Singing and vocalising
The Solo for Flute and the Solo for Clarinet are the only two instruments to have singing instructions. Cage suggests vocal sounds as one of the possibilities for noises: ‘singing associated with any tone or tones (any tremolo may be substituted here, also any other additional vocalising or throat sounds with or without the flute tones played)’. Sometimes the instruction appears above a single note (e.g. p. 136, line 2). At other times the effect is used in combination with other techniques, e.g. p. 135, line 3 where it is indicated along with a diaphragm push and a sliding tone. Ruffer chose to sing away from the instrument. In interview, she described singing the softer notes higher and the louder notes lower (Link to video: 11:12).
The Solo for Flute is the only instrument to make use of warbling (indicated as ‘WARB.’ in the music). The flautist Jos Zwaanenberg, who has played the Concert as a member of the Barton Workshop, described the warble sound as ‘like a female opera singer slightly drunk or something! […] So warbling for me, you have to get that intensity. I’m not sure whether the flute is the best instrument to do that. Yet again, you are inspired by that sort of instruction to go for the max, at least I was’. Ruffer suggested that the technique could be performed in two different ways: 1) by moving the tongue inside the mouth while playing to produce a ‘warble’ sound; or 2) by playing with a very fast throat vibrato, which is a more practical solution for the piccolo’s smaller embouchure hole. (Link to video: 08:57). Almost one half of all pitched sounds make use of either the flutter tongue or warble technique, meaning that these ‘disturbed’ articulations are as normative as more conventional articulations, even before other techniques are considered.
Like all of the wind parts, Cage provides instructions for dismantling the instrument. In the flute’s case, he asks the performer to play ‘head-joint alone’ (for the alto and concert flute only). Curiously, the instructions are added to the bottom of the instruction page as a footnote to the instructions about noise sounds (almost as if this was an afterthought that struck him after writing the other instructions): Also the playing of the head-joint alone, in the doing of which the player may make any sounds, continued or intermittent, constant in pitch or sliding’. As Ruffer discusses, the performer could choose to play the head joint open or ‘closed’ (by blocking the end of the cylinder), which creates a lower-pitched sound. (Link to video: 08:09).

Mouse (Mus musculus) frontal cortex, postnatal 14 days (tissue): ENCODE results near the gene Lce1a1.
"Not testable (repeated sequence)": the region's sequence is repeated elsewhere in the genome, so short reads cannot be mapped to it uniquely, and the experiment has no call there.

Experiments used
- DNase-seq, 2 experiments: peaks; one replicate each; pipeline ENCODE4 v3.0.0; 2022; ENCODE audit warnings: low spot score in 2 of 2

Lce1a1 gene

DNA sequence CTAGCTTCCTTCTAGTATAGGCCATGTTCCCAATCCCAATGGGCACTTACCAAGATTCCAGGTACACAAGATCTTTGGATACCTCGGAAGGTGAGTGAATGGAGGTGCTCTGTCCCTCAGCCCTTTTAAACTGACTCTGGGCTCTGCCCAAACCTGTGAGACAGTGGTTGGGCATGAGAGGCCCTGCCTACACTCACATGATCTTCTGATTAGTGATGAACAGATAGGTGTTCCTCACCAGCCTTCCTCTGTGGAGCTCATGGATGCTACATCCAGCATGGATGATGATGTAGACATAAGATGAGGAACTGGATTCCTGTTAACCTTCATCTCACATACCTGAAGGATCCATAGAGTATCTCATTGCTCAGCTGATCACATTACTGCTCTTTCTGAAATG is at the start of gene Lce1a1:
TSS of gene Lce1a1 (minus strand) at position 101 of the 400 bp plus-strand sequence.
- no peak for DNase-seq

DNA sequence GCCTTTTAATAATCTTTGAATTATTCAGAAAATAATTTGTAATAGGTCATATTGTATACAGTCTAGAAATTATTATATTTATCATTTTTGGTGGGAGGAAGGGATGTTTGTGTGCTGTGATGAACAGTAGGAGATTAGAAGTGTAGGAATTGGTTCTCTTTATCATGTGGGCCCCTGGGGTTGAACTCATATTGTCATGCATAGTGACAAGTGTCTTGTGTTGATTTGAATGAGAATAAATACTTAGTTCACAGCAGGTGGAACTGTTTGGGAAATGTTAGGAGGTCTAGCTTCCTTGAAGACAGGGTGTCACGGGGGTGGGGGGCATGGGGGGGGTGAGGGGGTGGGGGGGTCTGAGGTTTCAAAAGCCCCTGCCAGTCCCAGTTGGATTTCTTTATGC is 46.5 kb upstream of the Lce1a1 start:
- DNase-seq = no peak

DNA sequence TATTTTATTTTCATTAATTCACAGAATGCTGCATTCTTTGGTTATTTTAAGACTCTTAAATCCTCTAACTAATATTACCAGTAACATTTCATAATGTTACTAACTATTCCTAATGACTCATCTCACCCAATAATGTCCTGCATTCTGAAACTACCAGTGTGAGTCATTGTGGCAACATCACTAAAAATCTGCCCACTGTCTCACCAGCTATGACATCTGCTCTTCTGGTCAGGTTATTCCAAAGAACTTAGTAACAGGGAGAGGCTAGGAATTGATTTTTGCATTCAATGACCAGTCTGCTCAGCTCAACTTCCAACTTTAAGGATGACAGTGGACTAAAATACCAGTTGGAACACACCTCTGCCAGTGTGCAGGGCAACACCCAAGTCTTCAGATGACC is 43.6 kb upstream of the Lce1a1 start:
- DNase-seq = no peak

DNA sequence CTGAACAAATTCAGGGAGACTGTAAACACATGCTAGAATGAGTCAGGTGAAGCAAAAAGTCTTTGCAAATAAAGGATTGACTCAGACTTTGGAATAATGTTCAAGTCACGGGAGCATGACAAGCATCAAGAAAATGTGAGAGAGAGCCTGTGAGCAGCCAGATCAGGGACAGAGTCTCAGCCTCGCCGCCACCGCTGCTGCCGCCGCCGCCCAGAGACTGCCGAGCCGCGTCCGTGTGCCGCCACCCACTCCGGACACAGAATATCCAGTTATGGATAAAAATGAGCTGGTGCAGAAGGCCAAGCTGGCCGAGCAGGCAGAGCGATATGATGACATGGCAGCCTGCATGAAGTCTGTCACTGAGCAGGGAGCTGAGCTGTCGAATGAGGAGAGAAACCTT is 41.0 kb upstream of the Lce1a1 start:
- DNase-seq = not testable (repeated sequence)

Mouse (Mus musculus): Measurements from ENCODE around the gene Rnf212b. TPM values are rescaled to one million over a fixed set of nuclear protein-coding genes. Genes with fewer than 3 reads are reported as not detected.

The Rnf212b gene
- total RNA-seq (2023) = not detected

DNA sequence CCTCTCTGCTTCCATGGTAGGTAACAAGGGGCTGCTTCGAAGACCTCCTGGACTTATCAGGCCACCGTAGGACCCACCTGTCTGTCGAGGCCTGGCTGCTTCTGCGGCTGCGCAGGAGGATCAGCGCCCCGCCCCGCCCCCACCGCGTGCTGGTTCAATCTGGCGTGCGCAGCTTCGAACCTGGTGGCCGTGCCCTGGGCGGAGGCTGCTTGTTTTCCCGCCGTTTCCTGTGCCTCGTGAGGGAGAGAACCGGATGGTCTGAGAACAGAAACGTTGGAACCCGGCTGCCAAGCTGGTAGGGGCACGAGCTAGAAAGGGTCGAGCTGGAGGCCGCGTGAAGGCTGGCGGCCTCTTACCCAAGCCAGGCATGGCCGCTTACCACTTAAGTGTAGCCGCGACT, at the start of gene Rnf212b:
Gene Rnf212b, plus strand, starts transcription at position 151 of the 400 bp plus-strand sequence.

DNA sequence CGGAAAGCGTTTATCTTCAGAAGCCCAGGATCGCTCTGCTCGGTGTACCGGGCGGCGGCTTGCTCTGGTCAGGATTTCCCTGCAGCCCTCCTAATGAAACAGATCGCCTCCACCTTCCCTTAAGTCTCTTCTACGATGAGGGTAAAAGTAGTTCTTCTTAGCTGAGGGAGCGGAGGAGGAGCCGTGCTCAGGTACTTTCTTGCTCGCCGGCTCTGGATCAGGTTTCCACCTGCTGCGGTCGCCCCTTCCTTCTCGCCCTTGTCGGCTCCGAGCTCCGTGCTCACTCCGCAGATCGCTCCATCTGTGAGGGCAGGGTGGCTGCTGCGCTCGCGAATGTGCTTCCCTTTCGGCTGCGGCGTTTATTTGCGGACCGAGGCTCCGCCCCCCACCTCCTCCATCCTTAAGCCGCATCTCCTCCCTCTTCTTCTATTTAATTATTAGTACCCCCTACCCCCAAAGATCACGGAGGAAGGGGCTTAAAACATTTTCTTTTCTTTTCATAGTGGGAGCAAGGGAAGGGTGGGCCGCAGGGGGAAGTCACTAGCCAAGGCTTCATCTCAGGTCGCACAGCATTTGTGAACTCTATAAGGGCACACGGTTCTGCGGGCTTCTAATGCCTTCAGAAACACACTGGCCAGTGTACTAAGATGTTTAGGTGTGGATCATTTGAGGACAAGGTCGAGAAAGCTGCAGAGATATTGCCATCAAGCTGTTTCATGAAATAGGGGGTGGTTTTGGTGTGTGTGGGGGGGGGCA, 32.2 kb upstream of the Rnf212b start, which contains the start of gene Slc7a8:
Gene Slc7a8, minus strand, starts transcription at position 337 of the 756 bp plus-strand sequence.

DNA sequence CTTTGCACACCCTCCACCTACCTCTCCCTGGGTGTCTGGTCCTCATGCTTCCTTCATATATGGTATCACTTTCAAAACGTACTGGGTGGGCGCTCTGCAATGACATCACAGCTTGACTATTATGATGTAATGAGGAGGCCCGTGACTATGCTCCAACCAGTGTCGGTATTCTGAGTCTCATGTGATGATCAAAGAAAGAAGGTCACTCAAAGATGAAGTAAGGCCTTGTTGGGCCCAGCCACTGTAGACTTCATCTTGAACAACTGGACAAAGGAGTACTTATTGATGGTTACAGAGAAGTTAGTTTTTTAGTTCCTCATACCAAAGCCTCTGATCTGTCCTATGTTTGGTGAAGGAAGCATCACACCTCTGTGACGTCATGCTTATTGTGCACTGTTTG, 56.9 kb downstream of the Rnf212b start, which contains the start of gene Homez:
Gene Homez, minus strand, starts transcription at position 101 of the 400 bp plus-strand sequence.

Other noise / percussion
As mentioned above, Cage suggests that the player could use ‘any percussive instruments, manual and mechanical’ to produce an auxiliary noise. Ruffer chose to use a pea whistle or child’s rattle. (Link to video: 12:19).
While isolating each technique in the Solos enables a better understanding of the range and detail of techniques Cage used, the real character of each part is revealed in the ways various ways that these techniques are combined. Often one technique may affect another, make another inaudible, or combine with others to create unpredictable and unstable sounds. Performers must constantly navigate the range of options available to them in these cases and make choices as to what, and how, to prioritise in the execution of each sound. Ruffer demonstrates various combinations of sounds in the clarinet part here. (Link to video: 12:30)
With thanks to Jos Zwaanenberg for discussing his experiences of performing the Concert as a member of the Barton Workshop.
Cage, John, and Joan Retallack, MUSICAGE (Hanover: Wesleyan University Press, 1996)
Levine, Carin, and Christina Mitropoulos-Bott, The Techniques of Flute Playing [vol. 1] (Kassel: Bärenreiter, 2002a)
Levine, Carin and Christina Mitropoulos-Bott, The Techniques of Flute Playing [vol. 2: piccolo, alto, and bass flute] (Kassel: Bärenreiter, 2002b)
John Cage: Complete Works for Flute 2. Katrin Zenz, flute (Naxos 8.559774, 2015)
The Barton Workshop Plays John Cage. Barton Workshop; Marianne Schroeder, piano (Etcetera, KTC 3002, 1992)
The New York School. Eberhard Blum, flute (Hat Hut 6101,  1992)